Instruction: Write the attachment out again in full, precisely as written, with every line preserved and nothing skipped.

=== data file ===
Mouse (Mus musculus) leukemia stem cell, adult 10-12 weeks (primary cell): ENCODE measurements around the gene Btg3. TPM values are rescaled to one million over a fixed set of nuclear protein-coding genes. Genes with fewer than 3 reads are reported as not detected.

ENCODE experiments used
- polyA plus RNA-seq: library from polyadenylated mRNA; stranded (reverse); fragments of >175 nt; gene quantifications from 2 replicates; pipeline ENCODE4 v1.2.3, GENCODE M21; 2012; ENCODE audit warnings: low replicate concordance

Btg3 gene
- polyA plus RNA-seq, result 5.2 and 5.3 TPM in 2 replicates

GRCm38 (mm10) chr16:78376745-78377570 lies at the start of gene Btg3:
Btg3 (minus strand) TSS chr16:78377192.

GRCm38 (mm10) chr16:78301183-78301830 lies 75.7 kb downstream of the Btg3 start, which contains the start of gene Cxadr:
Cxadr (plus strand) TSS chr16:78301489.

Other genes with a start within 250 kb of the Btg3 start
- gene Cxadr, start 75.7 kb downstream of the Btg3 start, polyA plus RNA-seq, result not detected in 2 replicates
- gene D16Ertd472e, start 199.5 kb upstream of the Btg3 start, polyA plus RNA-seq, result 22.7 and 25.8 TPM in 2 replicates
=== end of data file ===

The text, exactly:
Mouse (Mus musculus) leukemia stem cell, adult 10-12 weeks (primary cell): ENCODE measurements around the gene Btg3. TPM values are rescaled to one million over a fixed set of nuclear protein-coding genes. Genes with fewer than 3 reads are reported as not detected.

ENCODE experiments used
- polyA plus RNA-seq: library from polyadenylated mRNA; stranded (reverse); fragments of >175 nt; gene quantifications from 2 replicates; pipeline ENCODE4 v1.2.3, GENCODE M21; 2012; ENCODE audit warnings: low replicate concordance

Btg3 gene
- polyA plus RNA-seq, result 5.2 and 5.3 TPM in 2 replicates

GRCm38 (mm10) chr16:78376745-78377570 lies at the start of gene Btg3:
Btg3 (minus strand) TSS chr16:78377192.

GRCm38 (mm10) chr16:78301183-78301830 lies 75.7 kb downstream of the Btg3 start, which contains the start of gene Cxadr:
Cxadr (plus strand) TSS chr16:78301489.

Other genes with a start within 250 kb of the Btg3 start
- gene Cxadr, start 75.7 kb downstream of the Btg3 start, polyA plus RNA-seq, result not detected in 2 replicates
- gene D16Ertd472e, start 199.5 kb upstream of the Btg3 start, polyA plus RNA-seq, result 22.7 and 25.8 TPM in 2 replicates